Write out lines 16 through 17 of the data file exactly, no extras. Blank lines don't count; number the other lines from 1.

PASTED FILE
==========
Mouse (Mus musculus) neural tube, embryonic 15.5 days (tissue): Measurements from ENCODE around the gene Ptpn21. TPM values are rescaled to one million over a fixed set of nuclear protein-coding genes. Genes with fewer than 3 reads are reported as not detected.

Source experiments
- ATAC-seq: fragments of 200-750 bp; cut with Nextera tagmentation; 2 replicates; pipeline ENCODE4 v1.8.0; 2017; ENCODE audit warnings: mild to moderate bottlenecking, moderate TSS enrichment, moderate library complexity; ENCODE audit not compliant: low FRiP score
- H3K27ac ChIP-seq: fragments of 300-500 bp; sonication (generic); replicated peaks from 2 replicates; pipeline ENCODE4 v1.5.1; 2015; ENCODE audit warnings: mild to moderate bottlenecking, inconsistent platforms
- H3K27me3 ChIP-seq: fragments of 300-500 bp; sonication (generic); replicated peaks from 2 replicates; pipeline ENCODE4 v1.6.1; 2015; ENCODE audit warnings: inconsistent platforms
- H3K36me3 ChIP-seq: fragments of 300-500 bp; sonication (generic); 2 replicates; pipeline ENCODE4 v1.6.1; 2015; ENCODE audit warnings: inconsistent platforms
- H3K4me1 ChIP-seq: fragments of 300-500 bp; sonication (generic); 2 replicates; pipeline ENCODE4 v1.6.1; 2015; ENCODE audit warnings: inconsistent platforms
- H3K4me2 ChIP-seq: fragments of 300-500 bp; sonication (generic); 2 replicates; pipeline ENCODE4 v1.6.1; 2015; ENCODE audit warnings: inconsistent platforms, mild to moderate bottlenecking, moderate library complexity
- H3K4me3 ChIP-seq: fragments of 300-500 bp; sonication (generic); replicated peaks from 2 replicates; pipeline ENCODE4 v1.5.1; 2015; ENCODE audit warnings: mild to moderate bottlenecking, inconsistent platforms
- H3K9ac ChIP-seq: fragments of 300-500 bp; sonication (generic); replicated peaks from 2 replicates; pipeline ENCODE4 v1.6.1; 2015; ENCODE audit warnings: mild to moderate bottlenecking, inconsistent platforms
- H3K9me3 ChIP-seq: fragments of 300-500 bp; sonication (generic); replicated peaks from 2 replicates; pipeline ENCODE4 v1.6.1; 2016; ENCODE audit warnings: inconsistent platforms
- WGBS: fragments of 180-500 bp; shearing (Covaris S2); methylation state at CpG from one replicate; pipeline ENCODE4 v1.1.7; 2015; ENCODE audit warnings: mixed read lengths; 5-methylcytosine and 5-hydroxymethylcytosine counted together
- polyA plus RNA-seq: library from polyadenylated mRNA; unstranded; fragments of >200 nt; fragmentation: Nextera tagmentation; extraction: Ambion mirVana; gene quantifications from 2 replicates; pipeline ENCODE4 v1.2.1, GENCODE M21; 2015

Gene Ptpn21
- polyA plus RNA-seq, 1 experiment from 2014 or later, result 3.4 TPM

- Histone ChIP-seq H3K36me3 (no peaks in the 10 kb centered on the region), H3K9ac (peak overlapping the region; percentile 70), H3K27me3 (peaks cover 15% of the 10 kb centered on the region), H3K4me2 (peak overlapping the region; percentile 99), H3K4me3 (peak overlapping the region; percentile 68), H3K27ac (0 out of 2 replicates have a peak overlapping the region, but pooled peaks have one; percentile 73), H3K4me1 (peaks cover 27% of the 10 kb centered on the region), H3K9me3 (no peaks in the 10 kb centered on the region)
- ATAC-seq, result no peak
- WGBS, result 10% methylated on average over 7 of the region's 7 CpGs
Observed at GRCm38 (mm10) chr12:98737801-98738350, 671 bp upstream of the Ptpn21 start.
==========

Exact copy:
- Histone ChIP-seq H3K36me3 (no peaks in the 10 kb centered on the region), H3K9ac (peak overlapping the region; percentile 70), H3K27me3 (peaks cover 15% of the 10 kb centered on the region), H3K4me2 (peak overlapping the region; percentile 99), H3K4me3 (peak overlapping the region; percentile 68), H3K27ac (0 out of 2 replicates have a peak overlapping the region, but pooled peaks have one; percentile 73), H3K4me1 (peaks cover 27% of the 10 kb centered on the region), H3K9me3 (no peaks in the 10 kb centered on the region)
- ATAC-seq, result no peak